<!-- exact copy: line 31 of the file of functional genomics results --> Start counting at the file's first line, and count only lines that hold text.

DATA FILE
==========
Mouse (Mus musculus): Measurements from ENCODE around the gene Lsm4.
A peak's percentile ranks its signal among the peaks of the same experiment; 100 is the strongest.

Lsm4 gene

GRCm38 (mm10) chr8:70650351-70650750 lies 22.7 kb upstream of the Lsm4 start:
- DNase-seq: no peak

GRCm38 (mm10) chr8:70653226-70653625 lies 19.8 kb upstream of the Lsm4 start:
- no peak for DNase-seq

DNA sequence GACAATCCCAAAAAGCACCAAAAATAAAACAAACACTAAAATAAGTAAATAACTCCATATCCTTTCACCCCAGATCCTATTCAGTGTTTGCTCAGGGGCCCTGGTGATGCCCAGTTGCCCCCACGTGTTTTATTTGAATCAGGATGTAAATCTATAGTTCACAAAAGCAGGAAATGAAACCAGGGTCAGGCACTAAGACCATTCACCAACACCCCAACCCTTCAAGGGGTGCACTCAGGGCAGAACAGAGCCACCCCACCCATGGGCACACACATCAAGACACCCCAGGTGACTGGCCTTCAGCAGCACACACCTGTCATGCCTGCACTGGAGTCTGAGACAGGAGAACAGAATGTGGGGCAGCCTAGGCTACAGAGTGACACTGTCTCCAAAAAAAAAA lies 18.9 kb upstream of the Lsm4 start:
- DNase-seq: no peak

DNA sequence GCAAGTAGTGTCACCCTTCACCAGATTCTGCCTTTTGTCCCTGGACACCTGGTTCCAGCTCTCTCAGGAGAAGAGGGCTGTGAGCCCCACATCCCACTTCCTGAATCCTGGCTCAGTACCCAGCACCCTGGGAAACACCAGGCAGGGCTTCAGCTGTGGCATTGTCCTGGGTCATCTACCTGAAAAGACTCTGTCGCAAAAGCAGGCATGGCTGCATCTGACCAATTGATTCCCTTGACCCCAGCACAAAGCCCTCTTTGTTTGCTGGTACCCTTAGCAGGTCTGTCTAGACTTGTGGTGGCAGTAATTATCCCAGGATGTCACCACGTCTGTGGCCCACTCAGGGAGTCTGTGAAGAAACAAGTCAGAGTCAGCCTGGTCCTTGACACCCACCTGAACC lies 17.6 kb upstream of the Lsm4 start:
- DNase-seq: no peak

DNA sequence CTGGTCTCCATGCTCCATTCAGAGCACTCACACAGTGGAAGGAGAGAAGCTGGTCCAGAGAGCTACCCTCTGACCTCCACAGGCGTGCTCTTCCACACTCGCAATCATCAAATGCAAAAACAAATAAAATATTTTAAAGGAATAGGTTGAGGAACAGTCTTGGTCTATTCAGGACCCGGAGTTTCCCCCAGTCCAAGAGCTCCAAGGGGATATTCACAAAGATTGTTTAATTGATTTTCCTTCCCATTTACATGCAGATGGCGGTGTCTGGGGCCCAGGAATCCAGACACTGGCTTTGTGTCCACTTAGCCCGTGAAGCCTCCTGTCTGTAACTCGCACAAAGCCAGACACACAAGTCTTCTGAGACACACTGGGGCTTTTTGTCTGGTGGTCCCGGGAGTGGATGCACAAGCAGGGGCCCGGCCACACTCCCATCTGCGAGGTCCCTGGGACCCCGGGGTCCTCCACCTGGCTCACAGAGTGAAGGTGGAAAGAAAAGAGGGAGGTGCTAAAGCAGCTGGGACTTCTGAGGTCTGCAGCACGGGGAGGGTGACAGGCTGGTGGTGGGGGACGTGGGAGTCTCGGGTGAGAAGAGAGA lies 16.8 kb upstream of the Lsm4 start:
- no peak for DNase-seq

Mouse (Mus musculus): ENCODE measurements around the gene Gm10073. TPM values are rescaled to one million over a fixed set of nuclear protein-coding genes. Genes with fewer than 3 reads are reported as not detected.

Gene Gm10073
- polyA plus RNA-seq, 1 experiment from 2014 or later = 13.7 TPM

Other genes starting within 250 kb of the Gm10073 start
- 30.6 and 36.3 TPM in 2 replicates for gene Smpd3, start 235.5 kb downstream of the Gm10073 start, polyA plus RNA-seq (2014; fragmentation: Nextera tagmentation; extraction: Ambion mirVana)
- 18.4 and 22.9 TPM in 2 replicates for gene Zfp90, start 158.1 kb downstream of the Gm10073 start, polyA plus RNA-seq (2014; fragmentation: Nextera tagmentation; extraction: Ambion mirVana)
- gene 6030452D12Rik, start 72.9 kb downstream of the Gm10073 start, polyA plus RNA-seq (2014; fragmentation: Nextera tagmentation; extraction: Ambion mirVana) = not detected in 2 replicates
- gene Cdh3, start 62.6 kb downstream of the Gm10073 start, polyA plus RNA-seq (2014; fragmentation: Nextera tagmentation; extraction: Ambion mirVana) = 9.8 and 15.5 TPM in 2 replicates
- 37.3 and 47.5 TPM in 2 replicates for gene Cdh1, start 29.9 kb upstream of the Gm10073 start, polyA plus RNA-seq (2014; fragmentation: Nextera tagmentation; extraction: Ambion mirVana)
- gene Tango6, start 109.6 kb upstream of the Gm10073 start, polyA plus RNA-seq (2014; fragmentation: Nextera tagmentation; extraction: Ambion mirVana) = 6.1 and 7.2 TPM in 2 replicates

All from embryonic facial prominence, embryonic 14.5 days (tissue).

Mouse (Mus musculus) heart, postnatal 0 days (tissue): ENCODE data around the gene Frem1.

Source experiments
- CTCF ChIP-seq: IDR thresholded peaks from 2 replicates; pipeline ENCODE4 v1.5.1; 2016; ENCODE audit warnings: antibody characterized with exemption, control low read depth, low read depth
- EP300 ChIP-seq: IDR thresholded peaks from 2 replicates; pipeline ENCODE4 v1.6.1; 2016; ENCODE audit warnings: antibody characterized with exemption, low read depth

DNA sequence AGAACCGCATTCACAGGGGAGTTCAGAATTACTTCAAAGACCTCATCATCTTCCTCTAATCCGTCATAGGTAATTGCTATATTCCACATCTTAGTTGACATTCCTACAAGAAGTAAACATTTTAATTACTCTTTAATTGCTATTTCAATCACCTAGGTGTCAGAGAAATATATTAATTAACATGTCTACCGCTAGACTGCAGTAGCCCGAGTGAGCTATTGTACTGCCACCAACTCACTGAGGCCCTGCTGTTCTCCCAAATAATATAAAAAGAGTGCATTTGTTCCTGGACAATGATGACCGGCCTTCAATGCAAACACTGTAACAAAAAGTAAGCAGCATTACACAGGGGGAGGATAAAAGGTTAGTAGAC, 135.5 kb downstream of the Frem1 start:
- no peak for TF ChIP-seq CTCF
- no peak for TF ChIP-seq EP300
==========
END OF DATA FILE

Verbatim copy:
- no peak for TF ChIP-seq EP300